A dozen women from around the world shared compelling and sometimes harrowing stories of their struggles for peace, education and equality during a Vatican event Tuesday, with some calling for better representation and women's leadership at the highest levels of the Catholic church.
The event, organized as an opportunity for women to share their voices from the center of the church bureaucracy on International Women's Day, was careful however to skirt the issue of women's governance in the Catholic community, choosing to speak instead of women's capabilities to share leadership.
In fact, one of the most prominent speakers at the third annual Voices of Faith event said that the focus of conversations about women's roles in the church around questions of ordination is "unfortunate" because it causes suspicion when any issue relating to women is raised in church circles.
Carolyn Woo, president and CEO of Catholic Relief Services, said that when women speak there is a lingering question: "Is this a slippery slope so that everything women want is eventually to the priesthood?"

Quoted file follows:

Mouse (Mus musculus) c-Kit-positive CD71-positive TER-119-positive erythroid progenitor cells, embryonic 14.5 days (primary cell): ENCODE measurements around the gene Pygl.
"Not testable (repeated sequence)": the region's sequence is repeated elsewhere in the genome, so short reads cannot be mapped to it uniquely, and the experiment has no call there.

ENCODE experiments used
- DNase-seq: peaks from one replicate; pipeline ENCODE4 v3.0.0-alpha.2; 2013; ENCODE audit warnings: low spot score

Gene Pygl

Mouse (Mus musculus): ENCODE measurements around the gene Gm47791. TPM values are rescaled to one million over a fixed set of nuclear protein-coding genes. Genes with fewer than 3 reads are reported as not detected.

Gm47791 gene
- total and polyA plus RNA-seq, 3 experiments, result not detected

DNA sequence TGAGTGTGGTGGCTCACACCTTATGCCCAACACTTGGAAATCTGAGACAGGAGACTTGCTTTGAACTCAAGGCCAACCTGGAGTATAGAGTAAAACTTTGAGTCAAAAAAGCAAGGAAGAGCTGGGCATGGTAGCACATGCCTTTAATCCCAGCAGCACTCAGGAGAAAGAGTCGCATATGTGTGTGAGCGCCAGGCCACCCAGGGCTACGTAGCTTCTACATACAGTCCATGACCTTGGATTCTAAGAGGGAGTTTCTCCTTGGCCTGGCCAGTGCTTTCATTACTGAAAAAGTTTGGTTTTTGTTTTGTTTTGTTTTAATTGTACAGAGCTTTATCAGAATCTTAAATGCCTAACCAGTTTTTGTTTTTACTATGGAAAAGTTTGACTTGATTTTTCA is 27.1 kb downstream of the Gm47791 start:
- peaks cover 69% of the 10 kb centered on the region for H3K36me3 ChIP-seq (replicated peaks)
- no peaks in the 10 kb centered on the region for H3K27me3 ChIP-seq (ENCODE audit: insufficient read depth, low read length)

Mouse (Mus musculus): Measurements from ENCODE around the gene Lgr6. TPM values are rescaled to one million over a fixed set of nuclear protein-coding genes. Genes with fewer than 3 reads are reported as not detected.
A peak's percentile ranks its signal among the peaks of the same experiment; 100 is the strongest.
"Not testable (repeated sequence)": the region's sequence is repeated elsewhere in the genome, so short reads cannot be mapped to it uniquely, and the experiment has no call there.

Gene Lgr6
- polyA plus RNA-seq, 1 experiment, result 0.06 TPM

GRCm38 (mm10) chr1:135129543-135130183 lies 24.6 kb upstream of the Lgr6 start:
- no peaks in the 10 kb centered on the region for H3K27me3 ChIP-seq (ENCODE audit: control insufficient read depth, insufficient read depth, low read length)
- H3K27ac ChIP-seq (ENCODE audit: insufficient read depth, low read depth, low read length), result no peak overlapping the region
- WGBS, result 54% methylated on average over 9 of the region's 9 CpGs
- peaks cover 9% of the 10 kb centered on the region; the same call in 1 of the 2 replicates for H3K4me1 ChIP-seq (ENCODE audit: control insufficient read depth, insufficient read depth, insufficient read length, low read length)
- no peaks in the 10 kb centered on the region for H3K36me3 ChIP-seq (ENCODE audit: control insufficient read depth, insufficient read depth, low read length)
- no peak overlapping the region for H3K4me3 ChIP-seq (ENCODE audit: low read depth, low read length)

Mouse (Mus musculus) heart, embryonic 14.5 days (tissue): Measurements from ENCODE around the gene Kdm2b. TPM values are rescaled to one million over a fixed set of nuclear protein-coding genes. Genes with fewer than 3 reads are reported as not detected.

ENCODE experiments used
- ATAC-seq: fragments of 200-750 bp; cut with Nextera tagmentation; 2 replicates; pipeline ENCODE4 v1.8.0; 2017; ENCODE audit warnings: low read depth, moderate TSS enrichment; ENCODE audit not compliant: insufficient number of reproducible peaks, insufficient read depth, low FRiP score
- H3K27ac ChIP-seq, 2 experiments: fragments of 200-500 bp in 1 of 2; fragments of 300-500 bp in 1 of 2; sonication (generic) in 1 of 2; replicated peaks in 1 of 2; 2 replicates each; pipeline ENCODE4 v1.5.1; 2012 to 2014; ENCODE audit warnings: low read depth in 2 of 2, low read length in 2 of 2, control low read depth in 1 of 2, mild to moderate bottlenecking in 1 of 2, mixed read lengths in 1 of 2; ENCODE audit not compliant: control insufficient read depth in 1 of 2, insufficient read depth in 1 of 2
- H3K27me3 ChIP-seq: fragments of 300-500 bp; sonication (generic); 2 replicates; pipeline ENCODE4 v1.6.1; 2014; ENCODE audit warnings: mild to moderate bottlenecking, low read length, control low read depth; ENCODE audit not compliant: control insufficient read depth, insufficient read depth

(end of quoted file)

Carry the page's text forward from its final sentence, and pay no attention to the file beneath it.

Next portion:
"I think because so much of the conversation, particularly the dominant conversations and the loudest conversations, have focused on women's ordination — which is off the table — [that] whenever women plead, or speak, or recommend, or propose there's this skepticism or suspicion," said Woo. "Is this conversation leading to ordination?"
"I think that is unfortunate because along the way we fail to hear . . . the voices of the mothers, of the single mothers, of the lay pastoral associates," she said.
Woo was one of a dozen women and several men taking part in Tuesday's event, put together as an opportunity for women to share their stories of faith on the yearly day focused on them.